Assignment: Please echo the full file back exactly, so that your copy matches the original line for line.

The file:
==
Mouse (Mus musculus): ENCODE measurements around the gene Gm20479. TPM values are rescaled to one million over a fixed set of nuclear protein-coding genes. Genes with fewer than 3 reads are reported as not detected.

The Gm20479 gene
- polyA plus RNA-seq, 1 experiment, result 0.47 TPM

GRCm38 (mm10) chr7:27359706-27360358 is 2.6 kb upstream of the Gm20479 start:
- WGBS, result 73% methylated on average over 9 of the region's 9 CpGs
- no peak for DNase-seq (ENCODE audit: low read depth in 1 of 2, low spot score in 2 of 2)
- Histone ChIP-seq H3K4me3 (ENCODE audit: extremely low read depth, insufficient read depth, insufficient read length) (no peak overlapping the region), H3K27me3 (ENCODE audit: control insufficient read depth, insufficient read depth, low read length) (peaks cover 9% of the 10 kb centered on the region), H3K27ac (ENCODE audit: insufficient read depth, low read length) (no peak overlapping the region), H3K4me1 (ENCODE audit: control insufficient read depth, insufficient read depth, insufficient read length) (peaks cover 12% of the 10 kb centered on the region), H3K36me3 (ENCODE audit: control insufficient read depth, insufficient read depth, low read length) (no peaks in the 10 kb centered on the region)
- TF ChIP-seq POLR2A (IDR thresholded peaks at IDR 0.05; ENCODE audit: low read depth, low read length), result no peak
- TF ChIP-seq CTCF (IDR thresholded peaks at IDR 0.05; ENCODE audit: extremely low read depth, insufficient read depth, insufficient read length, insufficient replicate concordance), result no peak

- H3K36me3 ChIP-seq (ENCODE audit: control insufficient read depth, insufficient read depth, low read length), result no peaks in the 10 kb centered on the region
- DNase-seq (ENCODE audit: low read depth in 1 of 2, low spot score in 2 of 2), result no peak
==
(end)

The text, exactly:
Mouse (Mus musculus): ENCODE measurements around the gene Gm20479. TPM values are rescaled to one million over a fixed set of nuclear protein-coding genes. Genes with fewer than 3 reads are reported as not detected.

The Gm20479 gene
- polyA plus RNA-seq, 1 experiment, result 0.47 TPM

GRCm38 (mm10) chr7:27359706-27360358 is 2.6 kb upstream of the Gm20479 start:
- WGBS, result 73% methylated on average over 9 of the region's 9 CpGs
- no peak for DNase-seq (ENCODE audit: low read depth in 1 of 2, low spot score in 2 of 2)
- Histone ChIP-seq H3K4me3 (ENCODE audit: extremely low read depth, insufficient read depth, insufficient read length) (no peak overlapping the region), H3K27me3 (ENCODE audit: control insufficient read depth, insufficient read depth, low read length) (peaks cover 9% of the 10 kb centered on the region), H3K27ac (ENCODE audit: insufficient read depth, low read length) (no peak overlapping the region), H3K4me1 (ENCODE audit: control insufficient read depth, insufficient read depth, insufficient read length) (peaks cover 12% of the 10 kb centered on the region), H3K36me3 (ENCODE audit: control insufficient read depth, insufficient read depth, low read length) (no peaks in the 10 kb centered on the region)
- TF ChIP-seq POLR2A (IDR thresholded peaks at IDR 0.05; ENCODE audit: low read depth, low read length), result no peak
- TF ChIP-seq CTCF (IDR thresholded peaks at IDR 0.05; ENCODE audit: extremely low read depth, insufficient read depth, insufficient read length, insufficient replicate concordance), result no peak

- H3K36me3 ChIP-seq (ENCODE audit: control insufficient read depth, insufficient read depth, low read length), result no peaks in the 10 kb centered on the region
- DNase-seq (ENCODE audit: low read depth in 1 of 2, low spot score in 2 of 2), result no peak